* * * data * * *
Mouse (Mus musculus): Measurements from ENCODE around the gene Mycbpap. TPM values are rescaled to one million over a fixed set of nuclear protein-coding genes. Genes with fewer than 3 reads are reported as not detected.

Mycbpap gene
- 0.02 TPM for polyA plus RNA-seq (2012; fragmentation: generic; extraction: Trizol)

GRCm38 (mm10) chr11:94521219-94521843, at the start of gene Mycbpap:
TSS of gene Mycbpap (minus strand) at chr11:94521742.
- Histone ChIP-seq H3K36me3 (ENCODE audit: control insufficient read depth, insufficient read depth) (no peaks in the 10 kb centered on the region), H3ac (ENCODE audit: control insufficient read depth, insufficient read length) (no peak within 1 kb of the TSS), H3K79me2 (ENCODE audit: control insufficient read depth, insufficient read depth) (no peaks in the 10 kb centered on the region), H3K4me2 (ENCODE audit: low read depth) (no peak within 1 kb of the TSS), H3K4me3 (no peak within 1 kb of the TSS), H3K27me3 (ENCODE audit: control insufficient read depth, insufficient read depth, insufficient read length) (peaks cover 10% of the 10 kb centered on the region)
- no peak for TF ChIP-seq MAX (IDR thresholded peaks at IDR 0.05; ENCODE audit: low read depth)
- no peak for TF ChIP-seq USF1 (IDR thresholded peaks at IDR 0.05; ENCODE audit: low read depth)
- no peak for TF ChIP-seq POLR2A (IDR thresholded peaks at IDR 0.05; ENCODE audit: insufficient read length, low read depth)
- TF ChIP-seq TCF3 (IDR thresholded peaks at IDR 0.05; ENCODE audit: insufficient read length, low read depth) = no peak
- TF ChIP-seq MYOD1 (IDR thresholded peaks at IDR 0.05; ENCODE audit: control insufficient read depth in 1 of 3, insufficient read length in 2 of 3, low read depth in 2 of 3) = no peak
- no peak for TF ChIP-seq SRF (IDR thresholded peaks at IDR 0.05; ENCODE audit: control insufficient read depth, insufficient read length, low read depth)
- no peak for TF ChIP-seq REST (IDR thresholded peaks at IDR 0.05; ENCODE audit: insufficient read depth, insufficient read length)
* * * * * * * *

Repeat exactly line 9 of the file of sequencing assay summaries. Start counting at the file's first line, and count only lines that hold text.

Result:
- no peak for TF ChIP-seq POLR2A (IDR thresholded peaks at IDR 0.05; ENCODE audit: insufficient read length, low read depth)